- I want to make my family proud: Neil Armstrong’s family was proud! But he wasn’t a writer; he just helped mankind take the metaphorical giant leap. My family’s proud of me and I’ve never even set foot in a rocket ship-neither am I another Chetan Bhagat (yet). If you want to make your family and friends proud of you, then do fantastically well at something you’re really good at or alternatively something that you are passionate about. Don’t use writing as an excuse to sort your life at every turn. Do what you want to do. And the pride will emerge unhindered.
- I like to express myself this way: This is one of the most common reasons people want to spend their time writing. And I agree, it’s one of the best ways to let one self go. There are few mediums of expression that work as well as writing does. However, I staunchly believe that this alone is not a reason to turn to writing as a career. It may be a good reason for some people, but on an average a freelance writer has to spend hours researching markets and stories, structuring, editing etc. For the daily grind in a freelancer’s life, there is usually little space for expression. However, with creative writing it does help, but to reach a stage where creative writing is profitable for you and where you are known well enough, it takes time. So if you want to write simply for expression, do it as a hobby. If you want to turn it into a full-fledged career option, rethink, revise and review the strategy.
- I want to see my name in print: Lots of people don’t really want to get famous, but they harbor a dominant fascination to see their names in print-either under an article in a newspaper, a filler in a magazine or on the back portion of a hard cover novel with one of those pictures of the author in a philosophical pose, finger on the chin and a faraway look in the eyes. Lovely thought. Very romantic idea. But not the right way to go about doing it. Wanting to see your name in black and white may be the motivation and the drive you need to keep working at it and churning out material in bundles. But very often in such a case, where ambition alone fuels work, the quality of the work suffers. And once the trained eye of your audience (or editor as may be the case) begins to see the difference, you literally fall in popularity and may find it very difficult to pick yourself up again. My advice would be to write as well as you can. And again, the name in print will follow.
- I have a luxurious ‘work from home’ dream: Ah! The age old desire for the perfect job. Flexible work hours, wake up when you want to and sleep whenever you wish, go to work in your pajamas, be your own boss, have a beautiful study with a mahogany/oak desk, a little green lamp on the side, surrounded by carved wooden cabinets stuffed with books, glass window overlooking a lake…watching the swans while you type. It’s amazing how Hollywood movies imprint themselves on our minds and weave their ways into our dreams. The scenario I painted for you is the average dream of just about every second writer you’ll ever hope to come across. It’s the Universal Dream of writers worldwide (I dream of the oak desk too!) However it takes significant accomplishment to get the desk and even more efforts to get a room big enough to hold the humongous quantities of books. Don’t even get me started on the amount of work you’ll have to put in to get the swans! There are hundreds of thousands of writers worldwide and each one has to put in his fair share of struggles and strife to earn a comfortable living. You will too, in all probability, so keep your goals realistic.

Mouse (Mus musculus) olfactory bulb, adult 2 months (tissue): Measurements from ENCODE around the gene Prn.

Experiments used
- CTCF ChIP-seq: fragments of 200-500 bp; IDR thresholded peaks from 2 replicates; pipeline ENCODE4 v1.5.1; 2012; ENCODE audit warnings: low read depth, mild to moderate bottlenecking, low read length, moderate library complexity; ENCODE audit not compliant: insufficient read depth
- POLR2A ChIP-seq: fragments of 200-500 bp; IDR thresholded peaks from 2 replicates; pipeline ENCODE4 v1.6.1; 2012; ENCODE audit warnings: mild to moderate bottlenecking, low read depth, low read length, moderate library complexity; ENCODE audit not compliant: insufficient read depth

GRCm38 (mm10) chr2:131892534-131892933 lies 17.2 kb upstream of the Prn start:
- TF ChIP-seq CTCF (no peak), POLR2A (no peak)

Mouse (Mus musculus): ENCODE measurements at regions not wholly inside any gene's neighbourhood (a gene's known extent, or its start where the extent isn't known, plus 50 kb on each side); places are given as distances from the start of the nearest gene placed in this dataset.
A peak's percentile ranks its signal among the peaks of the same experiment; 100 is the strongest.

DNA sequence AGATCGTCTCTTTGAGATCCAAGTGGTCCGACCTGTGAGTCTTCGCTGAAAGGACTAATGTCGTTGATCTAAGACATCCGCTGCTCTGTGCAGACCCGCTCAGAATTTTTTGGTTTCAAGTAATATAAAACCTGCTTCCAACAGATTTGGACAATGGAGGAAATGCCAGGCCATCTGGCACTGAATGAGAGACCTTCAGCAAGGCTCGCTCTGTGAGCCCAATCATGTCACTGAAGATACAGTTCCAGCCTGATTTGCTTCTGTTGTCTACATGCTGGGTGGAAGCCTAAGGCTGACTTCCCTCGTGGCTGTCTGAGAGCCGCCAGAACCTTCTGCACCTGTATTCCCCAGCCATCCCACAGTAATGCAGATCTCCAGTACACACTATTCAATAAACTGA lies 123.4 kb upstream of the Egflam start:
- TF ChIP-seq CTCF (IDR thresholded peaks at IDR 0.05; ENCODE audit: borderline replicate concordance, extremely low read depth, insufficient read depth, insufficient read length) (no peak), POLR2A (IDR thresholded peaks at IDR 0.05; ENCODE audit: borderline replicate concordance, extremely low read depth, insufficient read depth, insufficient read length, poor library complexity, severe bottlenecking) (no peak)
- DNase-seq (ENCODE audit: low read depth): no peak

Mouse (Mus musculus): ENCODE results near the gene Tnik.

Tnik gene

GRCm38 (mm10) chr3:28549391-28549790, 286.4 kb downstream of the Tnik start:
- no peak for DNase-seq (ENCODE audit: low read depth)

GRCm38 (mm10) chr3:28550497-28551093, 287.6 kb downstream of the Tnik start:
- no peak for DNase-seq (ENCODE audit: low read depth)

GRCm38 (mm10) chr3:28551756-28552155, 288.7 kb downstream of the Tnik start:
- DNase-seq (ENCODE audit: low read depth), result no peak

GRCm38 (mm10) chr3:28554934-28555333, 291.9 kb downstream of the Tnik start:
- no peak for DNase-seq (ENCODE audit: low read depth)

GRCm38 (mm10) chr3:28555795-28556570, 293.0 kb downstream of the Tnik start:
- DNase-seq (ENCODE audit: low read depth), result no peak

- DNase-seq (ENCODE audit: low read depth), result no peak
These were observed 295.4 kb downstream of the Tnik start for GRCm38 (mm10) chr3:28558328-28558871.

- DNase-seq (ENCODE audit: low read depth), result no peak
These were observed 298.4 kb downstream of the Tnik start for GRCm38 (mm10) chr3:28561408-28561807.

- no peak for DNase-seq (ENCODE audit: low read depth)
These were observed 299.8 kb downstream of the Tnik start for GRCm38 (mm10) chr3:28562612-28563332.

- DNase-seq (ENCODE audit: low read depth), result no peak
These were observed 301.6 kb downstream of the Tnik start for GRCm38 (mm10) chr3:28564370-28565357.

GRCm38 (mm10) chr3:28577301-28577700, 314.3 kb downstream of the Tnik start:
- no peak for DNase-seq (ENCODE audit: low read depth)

- I love books and I love to read: That’s wonderful! Devour as much as you can get. But I have to tell you, that just loving the smell of a new hard cover book, or the rustic look of an antique one, loving to read or being fascinated with libraries and book collections, are indeed pre-requisites to becoming a good writer, but not reason enough to decide to be one in the first place. Every writer must read. He/she must incorporate as much of reading into his/her lifestyle as the writing. But if you drop everything to write, just because you visit your local library every two seconds, you may find out along the way that you’re either not good at writing or you just don’t like it as much as reading books. So if you love to read, do so by all means. Just don’t let that motivate you into switching to a full-time writing career. It may do you more harm than good.
I know that by now, I must have deflated your enthusiasm for the writing arena almost completely and my sincerest apologies if I did. That was not the intention. My aim in sharing these thoughts with you was to enable you to get a clearer picture of what YOU want from a writing career. For me it boils down to just one simple truth. I LOVE TO WRITE. And that’s why I’m doing it. And NOTHING compares with the satisfaction I feel after I’ve completed a well rounded article, poem or story.
I firmly believe that if one is passionate about something, one should go after it as if one’s life depended on it. If writing is your passion, if your head is exploding with ideas, if you see alphabets doing little jigs in front of your eyes, if you dream at night about things that you immediately turn into possible storylines, then by all means go ahead and write! If you want to become a writer simply because you LOVE to write and have even a smidgen of faith in your capabilities, go for it! I wish you luck!